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OP here to update:

 

I decided to make the mini-omelets since they sounded like a brilliant way to add vegetation to my mornings. So, I got my muffin pan and some cooking spray, then proceeded to lube that sucker up like, uh ... like ... a thing. Like a thing that's lubed up, and, um, slippery and ... uh ... *blows out breath* ... yeah. OK. Then I turned on the oven to get things hot.  O_O   

MOVING ON!!

 

*ahem*

 

I diced up about half of a sweet yellow onion and a whole green bell pepper and set them to the side. Then I whipped up a full dozen eggs with a dribble of half-n-half to make them fluffy. I went a little off the reservation and added in Adobo seasoning to the eggs. I think it worked well to add some extra flavor, but YMMV. I also added a couple big pinches of salt and some ground white pepper. When the eggs were completely scrambled, I added the diced veggies to the eggs and stirred to combine.

 

Next, I ladled the egg mixture into the muffin tray, trying to distribute everything as evenly as possible. Carefully, I put everything in the oven and baked at 350 degrees F for just shy of 30 min.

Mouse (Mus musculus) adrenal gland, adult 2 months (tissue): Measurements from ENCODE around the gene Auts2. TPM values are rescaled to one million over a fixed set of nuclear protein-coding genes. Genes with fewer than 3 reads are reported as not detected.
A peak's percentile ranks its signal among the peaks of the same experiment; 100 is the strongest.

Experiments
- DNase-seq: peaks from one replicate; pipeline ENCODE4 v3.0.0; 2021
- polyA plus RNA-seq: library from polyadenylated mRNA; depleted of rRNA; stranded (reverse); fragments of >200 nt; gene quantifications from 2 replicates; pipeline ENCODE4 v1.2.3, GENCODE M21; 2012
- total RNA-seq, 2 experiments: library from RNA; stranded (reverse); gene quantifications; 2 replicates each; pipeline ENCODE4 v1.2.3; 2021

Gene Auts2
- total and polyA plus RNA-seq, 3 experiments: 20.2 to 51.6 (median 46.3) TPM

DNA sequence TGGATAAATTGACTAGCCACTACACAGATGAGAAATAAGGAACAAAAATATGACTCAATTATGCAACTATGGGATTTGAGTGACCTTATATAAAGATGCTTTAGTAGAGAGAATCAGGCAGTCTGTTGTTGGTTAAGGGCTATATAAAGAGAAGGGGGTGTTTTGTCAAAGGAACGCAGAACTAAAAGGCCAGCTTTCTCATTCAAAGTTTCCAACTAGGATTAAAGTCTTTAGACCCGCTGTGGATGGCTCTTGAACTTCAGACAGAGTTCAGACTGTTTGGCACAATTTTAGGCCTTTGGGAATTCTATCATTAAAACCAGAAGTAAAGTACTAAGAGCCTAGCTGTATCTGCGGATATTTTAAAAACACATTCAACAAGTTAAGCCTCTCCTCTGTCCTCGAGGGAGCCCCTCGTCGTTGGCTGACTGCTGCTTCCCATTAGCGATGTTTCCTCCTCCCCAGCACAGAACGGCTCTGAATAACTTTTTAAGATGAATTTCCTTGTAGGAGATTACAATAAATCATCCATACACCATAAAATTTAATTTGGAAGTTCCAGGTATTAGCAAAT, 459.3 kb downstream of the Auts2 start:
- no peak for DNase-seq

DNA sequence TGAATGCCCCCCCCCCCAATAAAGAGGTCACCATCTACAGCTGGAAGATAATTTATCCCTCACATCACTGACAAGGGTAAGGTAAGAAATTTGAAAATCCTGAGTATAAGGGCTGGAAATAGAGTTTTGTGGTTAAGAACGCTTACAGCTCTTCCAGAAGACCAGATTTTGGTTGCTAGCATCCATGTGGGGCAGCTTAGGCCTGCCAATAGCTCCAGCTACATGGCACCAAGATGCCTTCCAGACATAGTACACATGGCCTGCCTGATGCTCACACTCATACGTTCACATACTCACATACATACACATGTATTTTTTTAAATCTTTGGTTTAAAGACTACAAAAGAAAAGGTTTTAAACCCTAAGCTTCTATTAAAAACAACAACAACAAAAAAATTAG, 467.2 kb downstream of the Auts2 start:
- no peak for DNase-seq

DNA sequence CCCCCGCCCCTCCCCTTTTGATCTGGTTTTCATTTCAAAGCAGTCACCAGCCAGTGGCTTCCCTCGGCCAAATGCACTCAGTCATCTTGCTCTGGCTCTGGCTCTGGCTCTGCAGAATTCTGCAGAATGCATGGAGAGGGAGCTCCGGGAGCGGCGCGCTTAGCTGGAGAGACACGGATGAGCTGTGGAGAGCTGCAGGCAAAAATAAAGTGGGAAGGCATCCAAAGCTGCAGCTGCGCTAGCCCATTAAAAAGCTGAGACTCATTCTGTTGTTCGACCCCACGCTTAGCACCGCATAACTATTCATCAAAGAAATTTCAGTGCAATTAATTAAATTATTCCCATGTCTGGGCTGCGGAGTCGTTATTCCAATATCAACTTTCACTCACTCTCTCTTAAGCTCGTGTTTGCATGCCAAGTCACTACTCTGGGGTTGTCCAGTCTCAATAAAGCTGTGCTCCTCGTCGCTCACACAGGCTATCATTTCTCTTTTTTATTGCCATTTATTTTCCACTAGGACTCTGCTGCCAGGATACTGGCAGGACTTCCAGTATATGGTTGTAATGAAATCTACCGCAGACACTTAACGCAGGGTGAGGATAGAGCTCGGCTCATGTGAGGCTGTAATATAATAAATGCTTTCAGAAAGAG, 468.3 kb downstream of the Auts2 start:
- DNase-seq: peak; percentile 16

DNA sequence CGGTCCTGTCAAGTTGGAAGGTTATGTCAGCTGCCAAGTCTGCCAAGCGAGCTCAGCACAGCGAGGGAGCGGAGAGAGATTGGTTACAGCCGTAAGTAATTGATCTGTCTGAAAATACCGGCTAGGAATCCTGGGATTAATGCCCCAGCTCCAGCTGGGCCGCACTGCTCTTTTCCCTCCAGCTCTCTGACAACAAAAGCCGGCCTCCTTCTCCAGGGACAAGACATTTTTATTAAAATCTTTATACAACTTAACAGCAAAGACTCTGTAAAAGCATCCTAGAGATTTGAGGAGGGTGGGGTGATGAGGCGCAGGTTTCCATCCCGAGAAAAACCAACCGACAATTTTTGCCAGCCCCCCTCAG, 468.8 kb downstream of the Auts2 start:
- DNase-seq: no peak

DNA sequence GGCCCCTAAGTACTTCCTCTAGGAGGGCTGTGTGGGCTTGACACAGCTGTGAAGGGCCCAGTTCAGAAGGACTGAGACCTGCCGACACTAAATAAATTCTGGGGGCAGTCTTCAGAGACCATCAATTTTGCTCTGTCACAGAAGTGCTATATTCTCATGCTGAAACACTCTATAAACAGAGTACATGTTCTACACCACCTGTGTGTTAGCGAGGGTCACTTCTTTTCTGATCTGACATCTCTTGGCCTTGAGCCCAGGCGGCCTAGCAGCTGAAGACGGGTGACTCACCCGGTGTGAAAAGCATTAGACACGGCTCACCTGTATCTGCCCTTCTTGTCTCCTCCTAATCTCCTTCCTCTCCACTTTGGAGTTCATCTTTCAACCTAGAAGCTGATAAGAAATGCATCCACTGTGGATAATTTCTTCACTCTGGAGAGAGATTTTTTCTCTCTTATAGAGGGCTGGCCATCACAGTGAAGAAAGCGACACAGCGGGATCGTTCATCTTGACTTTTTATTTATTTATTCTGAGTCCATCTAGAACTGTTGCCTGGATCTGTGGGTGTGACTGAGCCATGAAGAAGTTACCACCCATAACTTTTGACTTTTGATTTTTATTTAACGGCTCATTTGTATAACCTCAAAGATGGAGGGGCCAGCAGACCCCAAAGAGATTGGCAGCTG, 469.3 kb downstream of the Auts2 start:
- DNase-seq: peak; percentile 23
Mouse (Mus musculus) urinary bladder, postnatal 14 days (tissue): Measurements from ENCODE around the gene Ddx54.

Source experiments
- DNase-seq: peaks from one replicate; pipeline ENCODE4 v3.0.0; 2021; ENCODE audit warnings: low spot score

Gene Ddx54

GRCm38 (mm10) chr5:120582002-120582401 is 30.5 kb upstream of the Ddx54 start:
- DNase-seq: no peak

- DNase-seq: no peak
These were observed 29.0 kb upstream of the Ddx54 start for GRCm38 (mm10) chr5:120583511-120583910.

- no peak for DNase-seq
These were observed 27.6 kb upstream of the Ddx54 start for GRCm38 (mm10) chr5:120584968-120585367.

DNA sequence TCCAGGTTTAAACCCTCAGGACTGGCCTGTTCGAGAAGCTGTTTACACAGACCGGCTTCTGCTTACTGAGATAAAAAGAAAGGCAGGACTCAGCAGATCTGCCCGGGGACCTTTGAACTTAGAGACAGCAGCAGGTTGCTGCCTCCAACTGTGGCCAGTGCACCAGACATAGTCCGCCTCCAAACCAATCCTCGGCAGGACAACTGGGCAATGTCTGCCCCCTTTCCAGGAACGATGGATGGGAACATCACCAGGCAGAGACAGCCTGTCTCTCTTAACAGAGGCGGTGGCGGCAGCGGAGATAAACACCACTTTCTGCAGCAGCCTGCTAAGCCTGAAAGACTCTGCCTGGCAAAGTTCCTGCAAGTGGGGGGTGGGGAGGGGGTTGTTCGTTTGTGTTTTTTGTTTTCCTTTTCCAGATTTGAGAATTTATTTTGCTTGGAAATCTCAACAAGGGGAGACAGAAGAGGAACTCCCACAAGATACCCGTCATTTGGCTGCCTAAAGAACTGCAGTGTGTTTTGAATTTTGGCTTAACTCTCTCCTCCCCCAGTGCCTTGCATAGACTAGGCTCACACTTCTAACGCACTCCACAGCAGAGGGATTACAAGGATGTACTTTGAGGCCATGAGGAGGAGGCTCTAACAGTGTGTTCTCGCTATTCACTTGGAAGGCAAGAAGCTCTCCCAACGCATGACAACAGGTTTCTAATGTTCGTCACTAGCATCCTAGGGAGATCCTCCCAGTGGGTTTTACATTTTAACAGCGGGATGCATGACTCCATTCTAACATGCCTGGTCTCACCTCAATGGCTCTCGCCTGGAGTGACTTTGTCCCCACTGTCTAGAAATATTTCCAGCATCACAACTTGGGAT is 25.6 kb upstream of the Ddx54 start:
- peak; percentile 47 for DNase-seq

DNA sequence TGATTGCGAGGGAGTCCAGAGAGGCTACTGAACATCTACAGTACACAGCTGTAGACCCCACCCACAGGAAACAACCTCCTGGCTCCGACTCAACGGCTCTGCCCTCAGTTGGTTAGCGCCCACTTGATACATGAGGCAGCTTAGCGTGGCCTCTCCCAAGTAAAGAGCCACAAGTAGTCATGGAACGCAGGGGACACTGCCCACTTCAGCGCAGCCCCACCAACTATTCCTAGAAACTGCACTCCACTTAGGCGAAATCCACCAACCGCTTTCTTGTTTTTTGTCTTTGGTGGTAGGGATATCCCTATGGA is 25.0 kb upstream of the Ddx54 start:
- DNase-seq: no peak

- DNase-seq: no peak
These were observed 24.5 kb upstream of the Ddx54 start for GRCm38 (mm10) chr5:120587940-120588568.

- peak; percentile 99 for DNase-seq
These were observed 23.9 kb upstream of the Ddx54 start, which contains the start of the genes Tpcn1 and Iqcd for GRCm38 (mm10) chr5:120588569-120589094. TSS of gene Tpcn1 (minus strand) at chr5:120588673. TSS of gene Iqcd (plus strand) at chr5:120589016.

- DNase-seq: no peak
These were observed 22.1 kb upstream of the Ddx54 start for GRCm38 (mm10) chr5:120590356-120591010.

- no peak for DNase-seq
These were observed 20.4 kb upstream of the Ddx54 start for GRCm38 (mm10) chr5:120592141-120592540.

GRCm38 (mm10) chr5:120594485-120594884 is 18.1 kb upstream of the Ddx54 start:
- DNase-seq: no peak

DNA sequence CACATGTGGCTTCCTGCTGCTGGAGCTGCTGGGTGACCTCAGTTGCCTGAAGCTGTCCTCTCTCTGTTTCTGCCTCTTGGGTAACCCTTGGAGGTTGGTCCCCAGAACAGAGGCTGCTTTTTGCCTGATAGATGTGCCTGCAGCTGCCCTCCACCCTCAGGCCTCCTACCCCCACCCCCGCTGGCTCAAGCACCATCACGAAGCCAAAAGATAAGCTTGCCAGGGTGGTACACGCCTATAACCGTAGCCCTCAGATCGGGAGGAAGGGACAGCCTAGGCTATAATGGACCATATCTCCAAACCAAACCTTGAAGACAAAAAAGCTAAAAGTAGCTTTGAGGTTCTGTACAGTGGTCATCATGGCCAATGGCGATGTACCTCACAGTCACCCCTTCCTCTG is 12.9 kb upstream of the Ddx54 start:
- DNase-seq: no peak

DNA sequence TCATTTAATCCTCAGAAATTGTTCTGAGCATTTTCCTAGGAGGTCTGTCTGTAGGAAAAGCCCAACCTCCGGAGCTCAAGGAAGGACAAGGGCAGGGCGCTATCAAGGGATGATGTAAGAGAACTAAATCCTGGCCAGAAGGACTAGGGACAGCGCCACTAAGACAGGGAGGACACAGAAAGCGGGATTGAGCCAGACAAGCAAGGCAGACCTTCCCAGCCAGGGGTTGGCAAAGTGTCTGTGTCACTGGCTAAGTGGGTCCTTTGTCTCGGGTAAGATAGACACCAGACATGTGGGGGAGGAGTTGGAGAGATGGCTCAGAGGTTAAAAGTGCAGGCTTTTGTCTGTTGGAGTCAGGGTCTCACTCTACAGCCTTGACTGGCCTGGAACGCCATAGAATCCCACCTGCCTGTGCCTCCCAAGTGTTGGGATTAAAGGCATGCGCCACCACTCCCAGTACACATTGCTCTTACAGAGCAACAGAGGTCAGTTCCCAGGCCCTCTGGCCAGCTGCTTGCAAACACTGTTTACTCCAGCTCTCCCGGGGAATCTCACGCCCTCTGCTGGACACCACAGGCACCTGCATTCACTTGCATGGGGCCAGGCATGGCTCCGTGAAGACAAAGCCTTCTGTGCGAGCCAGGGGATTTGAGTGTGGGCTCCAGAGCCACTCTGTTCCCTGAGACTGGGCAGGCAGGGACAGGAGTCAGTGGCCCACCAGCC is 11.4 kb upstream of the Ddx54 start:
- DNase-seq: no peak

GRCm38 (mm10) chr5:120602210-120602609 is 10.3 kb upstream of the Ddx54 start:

It was fun to watch these cook. The looked like egg pop-overs -- big cylinders rising up out of the tray. Unfortunately when they came out of the oven they deflated back down into egg biscuits. Oh well -- they still taste mah-va-lous.

 

The original suggestion was to freeze these and nuke them on a morning when I needed a quick bite.  I actually ended up splitting my batch, half in the freezer and half in the fridge. The next day, I reheated a couple from the fridge and they were delicious. No degradation to the quality at all, but I did add some hot sauce for a little extra "oomph". (Note: cheese and salsa would have been really good too.) This morning (few days later), I grabbed a couple more from the freezer and brought them to work. They didn't nuke so well. The middle remained icy unless I cooked them for longer on about half power. The veggies got a little mushy, which isn't surprising considering that any intracellular fluid they retained turned into microscopic little ice crystals and went all Norman Bates on the cell walls. Regardless, the seasoning and texture were still fine, so I'd call it a success.

 

The next time I make these, I think I'll add feta, sliced Greek olives, and substitute Greek seasoning for the adobo seasoning. A little oregano probably wouldn't hurt either.

 

As a question for others that have made these: adding bacon.  Cook the bacon first and crumble it in or dice up and cook inside similar to the vegetables?

 

 

NEXT TIME:  Making Sweet Potato Latkes as hashbrowns

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my vote goes to cook first. remember that egg proteins do not take well high heat, unless you love that rubbery texture from overcooked eggs :D